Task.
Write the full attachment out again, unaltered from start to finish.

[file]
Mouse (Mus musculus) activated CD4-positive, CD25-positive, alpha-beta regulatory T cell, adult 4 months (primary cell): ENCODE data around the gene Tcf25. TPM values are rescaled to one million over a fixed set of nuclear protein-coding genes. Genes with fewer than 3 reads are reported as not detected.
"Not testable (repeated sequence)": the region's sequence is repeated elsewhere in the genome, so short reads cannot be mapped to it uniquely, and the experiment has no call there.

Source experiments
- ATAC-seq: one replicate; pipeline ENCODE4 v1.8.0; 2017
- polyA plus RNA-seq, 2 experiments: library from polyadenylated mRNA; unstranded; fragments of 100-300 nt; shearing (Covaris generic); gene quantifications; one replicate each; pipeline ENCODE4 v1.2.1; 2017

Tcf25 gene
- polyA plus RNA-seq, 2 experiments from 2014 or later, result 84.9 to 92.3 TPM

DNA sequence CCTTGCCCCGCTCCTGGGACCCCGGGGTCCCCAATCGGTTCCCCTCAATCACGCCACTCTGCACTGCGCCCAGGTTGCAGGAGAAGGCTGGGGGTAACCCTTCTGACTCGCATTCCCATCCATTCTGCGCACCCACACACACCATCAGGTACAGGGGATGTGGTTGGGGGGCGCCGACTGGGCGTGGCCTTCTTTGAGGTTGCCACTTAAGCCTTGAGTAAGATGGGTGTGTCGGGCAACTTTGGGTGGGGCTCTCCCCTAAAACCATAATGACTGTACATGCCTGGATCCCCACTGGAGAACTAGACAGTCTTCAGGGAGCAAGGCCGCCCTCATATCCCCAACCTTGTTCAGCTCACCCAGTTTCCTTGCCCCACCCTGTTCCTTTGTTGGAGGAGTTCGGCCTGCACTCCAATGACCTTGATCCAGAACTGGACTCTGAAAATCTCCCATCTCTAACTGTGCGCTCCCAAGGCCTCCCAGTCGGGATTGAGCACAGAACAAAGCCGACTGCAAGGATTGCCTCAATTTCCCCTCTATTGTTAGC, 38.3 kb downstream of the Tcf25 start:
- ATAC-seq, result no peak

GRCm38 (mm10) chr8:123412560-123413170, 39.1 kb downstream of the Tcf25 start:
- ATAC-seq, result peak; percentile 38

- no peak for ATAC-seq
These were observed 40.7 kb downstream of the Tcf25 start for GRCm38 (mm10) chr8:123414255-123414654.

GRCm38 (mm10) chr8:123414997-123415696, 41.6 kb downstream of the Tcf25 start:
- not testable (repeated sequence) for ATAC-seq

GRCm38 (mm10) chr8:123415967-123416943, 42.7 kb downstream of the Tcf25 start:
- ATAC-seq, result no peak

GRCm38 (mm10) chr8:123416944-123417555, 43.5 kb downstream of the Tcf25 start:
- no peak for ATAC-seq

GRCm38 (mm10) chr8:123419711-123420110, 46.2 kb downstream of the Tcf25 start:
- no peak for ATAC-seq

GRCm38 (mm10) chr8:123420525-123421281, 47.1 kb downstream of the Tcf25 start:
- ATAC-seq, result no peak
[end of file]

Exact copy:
Mouse (Mus musculus) activated CD4-positive, CD25-positive, alpha-beta regulatory T cell, adult 4 months (primary cell): ENCODE data around the gene Tcf25. TPM values are rescaled to one million over a fixed set of nuclear protein-coding genes. Genes with fewer than 3 reads are reported as not detected.
"Not testable (repeated sequence)": the region's sequence is repeated elsewhere in the genome, so short reads cannot be mapped to it uniquely, and the experiment has no call there.

Source experiments
- ATAC-seq: one replicate; pipeline ENCODE4 v1.8.0; 2017
- polyA plus RNA-seq, 2 experiments: library from polyadenylated mRNA; unstranded; fragments of 100-300 nt; shearing (Covaris generic); gene quantifications; one replicate each; pipeline ENCODE4 v1.2.1; 2017

Tcf25 gene
- polyA plus RNA-seq, 2 experiments from 2014 or later, result 84.9 to 92.3 TPM

DNA sequence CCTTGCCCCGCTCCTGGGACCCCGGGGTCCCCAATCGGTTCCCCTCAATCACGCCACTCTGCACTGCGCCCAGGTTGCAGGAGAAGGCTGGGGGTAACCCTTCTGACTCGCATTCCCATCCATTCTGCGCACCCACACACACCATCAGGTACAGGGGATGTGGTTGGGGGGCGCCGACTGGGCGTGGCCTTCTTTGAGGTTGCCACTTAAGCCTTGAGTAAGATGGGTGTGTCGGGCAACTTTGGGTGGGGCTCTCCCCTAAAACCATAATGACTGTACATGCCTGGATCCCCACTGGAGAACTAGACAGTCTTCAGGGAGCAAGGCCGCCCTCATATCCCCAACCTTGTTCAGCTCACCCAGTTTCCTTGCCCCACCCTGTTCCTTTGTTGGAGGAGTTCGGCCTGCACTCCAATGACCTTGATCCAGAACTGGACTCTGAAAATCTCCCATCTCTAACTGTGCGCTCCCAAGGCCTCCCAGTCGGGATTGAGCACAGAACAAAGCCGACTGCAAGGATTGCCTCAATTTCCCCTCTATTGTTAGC, 38.3 kb downstream of the Tcf25 start:
- ATAC-seq, result no peak

GRCm38 (mm10) chr8:123412560-123413170, 39.1 kb downstream of the Tcf25 start:
- ATAC-seq, result peak; percentile 38

- no peak for ATAC-seq
These were observed 40.7 kb downstream of the Tcf25 start for GRCm38 (mm10) chr8:123414255-123414654.

GRCm38 (mm10) chr8:123414997-123415696, 41.6 kb downstream of the Tcf25 start:
- not testable (repeated sequence) for ATAC-seq

GRCm38 (mm10) chr8:123415967-123416943, 42.7 kb downstream of the Tcf25 start:
- ATAC-seq, result no peak

GRCm38 (mm10) chr8:123416944-123417555, 43.5 kb downstream of the Tcf25 start:
- no peak for ATAC-seq

GRCm38 (mm10) chr8:123419711-123420110, 46.2 kb downstream of the Tcf25 start:
- no peak for ATAC-seq

GRCm38 (mm10) chr8:123420525-123421281, 47.1 kb downstream of the Tcf25 start:
- ATAC-seq, result no peak